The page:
When the First Antidepressant Fails... A Randomized Trial / by F. Perry Wilson

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Major depressive disorder affects 16 million Americans, and treatment is difficult. We often find ourselves in a position to re-evaluate a patient, treated with a first-line antidepressant, who has not achieved remission. Where to go from here?

Researchers in the Veterans Affairs system took on this question in an ambitious three-arm trial, appearing in the Journal of the American Medical Association.

Here’s the setup. They identified 1,522 patients with major depression who had not responded to at least one course of antidepressant. Most of these, as you would expect, had tried an SSRI. And the majority were currently receiving psychotherapy. Researchers randomized these individuals to three different treatment strategies.

One – switch the current drug to bupropion, a norepinephrine-dopamine reuptake inhibitor. Two – add bupropion to whatever they were already taking. And three – what might seem a bit unorthodox to those of us who don’t treat a lot of depression – add aripiprazole – a second-generation antipsychotic.

The primary outcome was remission of major depression. Consistent with many depression studies, the rate of remission was disappointingly low in all three groups.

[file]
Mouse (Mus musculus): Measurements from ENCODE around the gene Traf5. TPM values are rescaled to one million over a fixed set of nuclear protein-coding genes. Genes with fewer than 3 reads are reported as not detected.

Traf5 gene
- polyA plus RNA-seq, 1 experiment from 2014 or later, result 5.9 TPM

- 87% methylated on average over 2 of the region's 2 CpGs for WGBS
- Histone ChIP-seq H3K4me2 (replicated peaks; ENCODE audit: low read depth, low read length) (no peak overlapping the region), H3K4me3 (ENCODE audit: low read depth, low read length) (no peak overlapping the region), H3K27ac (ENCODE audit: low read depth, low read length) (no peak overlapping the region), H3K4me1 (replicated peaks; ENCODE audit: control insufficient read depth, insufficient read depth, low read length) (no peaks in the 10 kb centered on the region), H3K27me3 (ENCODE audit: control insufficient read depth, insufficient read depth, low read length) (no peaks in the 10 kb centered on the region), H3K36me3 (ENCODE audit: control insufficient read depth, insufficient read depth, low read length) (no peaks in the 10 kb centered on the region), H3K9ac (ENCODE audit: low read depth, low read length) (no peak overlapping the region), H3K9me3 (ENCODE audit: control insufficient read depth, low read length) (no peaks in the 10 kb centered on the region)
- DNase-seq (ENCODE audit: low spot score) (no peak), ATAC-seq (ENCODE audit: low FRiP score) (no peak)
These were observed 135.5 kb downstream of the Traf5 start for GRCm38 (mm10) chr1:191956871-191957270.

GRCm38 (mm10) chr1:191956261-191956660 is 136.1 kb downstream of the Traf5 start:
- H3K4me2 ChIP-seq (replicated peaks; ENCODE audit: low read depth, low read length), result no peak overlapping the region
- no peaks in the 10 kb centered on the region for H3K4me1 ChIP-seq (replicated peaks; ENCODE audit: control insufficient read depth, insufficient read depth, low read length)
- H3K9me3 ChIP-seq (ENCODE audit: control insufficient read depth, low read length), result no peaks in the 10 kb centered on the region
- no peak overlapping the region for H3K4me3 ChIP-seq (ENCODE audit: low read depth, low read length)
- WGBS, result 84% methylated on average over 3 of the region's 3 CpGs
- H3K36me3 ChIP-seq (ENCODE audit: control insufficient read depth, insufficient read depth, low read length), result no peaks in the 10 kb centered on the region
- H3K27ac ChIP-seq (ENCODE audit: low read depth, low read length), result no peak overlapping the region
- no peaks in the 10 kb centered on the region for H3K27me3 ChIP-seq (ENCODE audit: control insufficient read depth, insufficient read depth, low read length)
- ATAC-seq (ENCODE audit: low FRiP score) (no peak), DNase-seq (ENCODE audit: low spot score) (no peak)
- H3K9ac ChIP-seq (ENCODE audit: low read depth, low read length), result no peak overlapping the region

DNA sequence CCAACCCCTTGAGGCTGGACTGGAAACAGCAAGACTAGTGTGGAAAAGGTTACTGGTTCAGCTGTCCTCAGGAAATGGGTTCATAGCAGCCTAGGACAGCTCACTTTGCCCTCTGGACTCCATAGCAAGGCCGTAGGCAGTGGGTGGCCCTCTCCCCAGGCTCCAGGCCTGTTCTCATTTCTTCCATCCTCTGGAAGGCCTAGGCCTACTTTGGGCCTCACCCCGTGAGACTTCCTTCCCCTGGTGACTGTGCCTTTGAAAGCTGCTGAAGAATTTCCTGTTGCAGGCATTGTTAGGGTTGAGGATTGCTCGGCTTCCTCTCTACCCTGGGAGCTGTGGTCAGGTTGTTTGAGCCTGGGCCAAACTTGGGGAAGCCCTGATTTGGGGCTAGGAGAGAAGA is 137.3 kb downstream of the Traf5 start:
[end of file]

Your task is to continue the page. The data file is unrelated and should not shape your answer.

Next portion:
Only 22% of those who switched to bupropion got into remission compared to 27% who had bupropion added. Roughly 29% of patients getting the antipsychotic achieved remission. The only statistically significant difference here was between the aripiprazole group and the switch group.

Moving on from full remission, the authors also examined which strategy would associate with a significant reduction in symptoms. The antipsychotic strategy performed better than both other strategies in this analysis.

But aripiprazole has a bit of a rougher safety profile than bupropion, so we might not be too eager to go shopping in the antipsychotic aisle for depressed patients.

Unsurprisingly, weight gain was substantially higher in the aripiprazole arm as was somnolence, akathisia, and extra-pyramidal symptoms. Those who got bupropion tended to get a bit more anxiety and jitteriness – again not surprising considering the stimulant effects of that drug.

We also need to remember the population here. These patients were recruited from VA hospitals, and, as a VA physician myself, I can tell you that depression in veterans feels a bit different than depression in the general population. The comorbidities of PTSD and other medical conditions may have given a boost to the benefit of aripiprazole that we might not see outside of this specialized scenario.

In my personal opinion – these results are not robust enough to recommend the routine use of adjunctive aripiprazole over other more benign medications. But obviously, this will differ from patient to patient. What is clear, though, is that there are real options for those who fail to achieve remission after first line therapy.